WECA was imposed top-down by central government in the last round of so-called “devolution”. There was no referendum to legitimise its establishment, merely the usual inadequate consultation from the local authorities involved. WECA comes under a so-called “Metro Mayor”, the incumbent being Tory Tim Bowles who was elected in May 2017 on a turnout of less than one-third of the electorate.
Its detractors refer to WECA as Avon County Council Mk. 2, a reference to a previous unpopular round of local government reform.Anyway, back to the PM’s pay. Theresa May, the present occupier of 10 Downing Street, is currently paid an annual salary of £143,462 for doing Prime Minister impressions. Other senior ministers are on similar amounts once their parliamentary salaries are included.
However, to my way of thinking, the comparison of senior public sector employees’ remuneration with the Prime Minister’s pay is erroneous on a number of counts.
In the first place both Prime Minister and the Metro Mayor are elected offices: their holders find their way to their desks via the ballot box. WECA’s chief executive is appointed, presumably by a small body of individuals; the electorate has no say in who gets their feet under the big desk on the deep pile carpet.
Secondly, there are many appointed officers in the public sector whose pay is more on a level with those in the private sector. Take for example the large quantities of gold showered on the vice-chancellors of English universities such as Bath, which has resulted in resignations from that institution’s council.
Another comparison that could be taken into account is budgets. WECA will be receiving funding of £30m a year for 30 years, which is really just petty cash in public sector terms when stood next to the 2015 figure of running the NHS (£115,398m. Source: Cabinet Office).
Perhaps a fairer comparison would be with the PM’s senior civil servant, namely the Cabinet Secretary, the country’s most senior civil servant, who acts as the senior policy adviser to the Prime Minister and Cabinet and as the Secretary to the Cabinet. The post is currently held by Sir Jeremy Heywood, for which he receives an annual salary of £195,000.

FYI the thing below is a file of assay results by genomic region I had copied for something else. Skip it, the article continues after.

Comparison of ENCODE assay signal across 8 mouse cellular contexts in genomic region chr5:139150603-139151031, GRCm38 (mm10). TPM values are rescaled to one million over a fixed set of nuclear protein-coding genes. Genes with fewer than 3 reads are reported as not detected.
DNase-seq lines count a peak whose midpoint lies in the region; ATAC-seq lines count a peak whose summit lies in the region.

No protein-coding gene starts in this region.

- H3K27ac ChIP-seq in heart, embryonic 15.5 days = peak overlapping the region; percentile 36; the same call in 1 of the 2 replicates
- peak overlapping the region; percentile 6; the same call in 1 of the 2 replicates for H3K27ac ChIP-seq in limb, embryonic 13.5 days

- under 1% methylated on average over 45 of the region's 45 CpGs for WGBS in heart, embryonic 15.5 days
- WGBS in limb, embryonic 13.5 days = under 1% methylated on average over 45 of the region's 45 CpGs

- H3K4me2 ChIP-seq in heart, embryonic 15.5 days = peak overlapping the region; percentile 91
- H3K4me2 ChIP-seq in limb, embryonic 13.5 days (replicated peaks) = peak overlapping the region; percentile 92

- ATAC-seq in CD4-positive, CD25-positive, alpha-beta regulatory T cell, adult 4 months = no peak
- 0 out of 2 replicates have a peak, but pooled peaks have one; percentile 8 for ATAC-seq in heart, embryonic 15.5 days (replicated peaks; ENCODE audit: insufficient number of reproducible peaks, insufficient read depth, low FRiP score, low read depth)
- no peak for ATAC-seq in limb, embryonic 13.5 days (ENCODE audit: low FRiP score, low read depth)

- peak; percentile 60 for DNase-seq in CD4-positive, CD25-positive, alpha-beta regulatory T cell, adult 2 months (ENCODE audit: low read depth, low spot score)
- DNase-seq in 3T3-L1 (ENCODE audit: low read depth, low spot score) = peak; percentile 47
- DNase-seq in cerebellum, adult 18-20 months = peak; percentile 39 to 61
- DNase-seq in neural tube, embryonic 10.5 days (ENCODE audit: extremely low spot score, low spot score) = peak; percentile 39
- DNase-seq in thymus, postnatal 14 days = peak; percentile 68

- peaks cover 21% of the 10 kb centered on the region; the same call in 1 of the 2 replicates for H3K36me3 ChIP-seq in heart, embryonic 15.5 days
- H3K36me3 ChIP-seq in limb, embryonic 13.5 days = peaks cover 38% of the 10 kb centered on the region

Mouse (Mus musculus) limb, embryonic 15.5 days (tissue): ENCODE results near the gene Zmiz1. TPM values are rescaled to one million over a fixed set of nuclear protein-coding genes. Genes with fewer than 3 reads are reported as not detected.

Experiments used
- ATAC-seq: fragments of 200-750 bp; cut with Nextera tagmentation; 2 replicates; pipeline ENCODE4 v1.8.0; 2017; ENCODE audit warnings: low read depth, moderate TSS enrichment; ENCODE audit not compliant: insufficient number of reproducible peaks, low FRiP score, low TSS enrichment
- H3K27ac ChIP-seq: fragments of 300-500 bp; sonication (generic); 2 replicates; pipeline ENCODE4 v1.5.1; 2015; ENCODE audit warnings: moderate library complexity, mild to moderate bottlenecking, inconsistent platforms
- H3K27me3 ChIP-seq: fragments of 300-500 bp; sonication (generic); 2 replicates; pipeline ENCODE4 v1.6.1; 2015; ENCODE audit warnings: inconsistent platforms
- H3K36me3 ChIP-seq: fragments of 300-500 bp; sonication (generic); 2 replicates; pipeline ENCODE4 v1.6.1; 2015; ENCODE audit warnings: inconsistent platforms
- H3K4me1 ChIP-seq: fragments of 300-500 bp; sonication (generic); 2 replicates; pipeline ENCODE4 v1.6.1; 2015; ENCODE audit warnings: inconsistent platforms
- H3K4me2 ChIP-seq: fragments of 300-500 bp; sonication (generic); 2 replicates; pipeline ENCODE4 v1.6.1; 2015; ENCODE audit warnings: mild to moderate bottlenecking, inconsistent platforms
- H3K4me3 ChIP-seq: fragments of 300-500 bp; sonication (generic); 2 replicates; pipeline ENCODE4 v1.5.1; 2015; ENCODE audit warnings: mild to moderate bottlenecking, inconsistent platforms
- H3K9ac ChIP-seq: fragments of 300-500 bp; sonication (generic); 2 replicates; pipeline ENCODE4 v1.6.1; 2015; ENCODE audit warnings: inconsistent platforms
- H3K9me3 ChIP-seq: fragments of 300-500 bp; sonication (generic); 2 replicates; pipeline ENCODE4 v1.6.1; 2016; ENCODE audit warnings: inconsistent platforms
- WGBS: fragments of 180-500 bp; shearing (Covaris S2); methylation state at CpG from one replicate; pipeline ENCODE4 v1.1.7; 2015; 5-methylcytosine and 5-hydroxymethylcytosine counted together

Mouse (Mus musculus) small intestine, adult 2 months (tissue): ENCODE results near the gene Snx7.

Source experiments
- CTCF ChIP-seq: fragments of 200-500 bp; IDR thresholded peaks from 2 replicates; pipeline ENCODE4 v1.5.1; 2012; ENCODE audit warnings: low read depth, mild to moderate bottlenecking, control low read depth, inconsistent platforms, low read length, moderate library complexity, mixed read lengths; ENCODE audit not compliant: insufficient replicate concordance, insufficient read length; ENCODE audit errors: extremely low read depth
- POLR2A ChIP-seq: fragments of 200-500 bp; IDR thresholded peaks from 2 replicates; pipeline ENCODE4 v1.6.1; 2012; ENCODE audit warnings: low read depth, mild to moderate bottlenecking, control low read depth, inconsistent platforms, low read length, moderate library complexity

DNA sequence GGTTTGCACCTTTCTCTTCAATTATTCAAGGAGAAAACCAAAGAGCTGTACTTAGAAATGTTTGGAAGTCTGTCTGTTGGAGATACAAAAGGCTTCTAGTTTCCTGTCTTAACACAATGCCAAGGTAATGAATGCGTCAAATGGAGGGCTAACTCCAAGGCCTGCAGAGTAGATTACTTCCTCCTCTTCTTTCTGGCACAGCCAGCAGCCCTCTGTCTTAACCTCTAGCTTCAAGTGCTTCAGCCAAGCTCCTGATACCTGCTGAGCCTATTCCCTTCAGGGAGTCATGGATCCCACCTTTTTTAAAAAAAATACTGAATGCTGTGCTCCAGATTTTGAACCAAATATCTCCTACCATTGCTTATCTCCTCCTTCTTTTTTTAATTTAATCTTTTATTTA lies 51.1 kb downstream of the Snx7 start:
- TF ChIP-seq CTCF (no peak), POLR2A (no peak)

Whilst this may be a fairer comparison, there’s one major drawback. Whereas most people could readily identify the Prime Minister when questioned, how many members of the public could readily name the Cabinet Secretary.
The media deal with certainties and the familiar, hence measurements related to the size of football pitches (and Wales! Ed. and, by extension, comparisons of those in high office with the PM’s pay packet.
The shambles that is the Ministry of Justice’s outsourcing of court interpreting services continues, although it does not have such a high media profile these days.
Today’s Bristol Post reports that a judge was forced to use Google Translate to discuss a case with the defendant.
Bath resident Jaroslaw Nowacki was appearing at Bristol Crown Court on Wednesday 30th August to answer a charge of possession of a kitchen knife in a public place without good reason or lawful authority.
However, His Honour Judge Euan Ambrose was unaware until the hearing that Nowacki would need the services an interpreter.
After confirming the defendant was originally from Poland, the judge decided to adjourn the plea hearing until 6th September to arrange for an interpreter to be in attendance.
The Post continues:
But due to Nowacki’s limited grasp of English, he did not understand what he was being told and Judge Ambrose turned to Google Translate to get his message across.
“Whether Google Translate will accurately translate what I want to say I don’t know,” said the judge.
After spending several minutes typing out a message, Judge Ambrose printed it off and it was handed to Nowacki for him to read in the dock.
Nowacki then confirmed that he understood the message and the case was adjourned.
Yesterday the BBC reported on the visit of DEFRA Minister Michael Gove (the man who, when Education Secretary, wanted all schools to be “above average”. Ed.) to the Antrim Show in the company of DUP MPs Paul Girvan and Ian Paisley.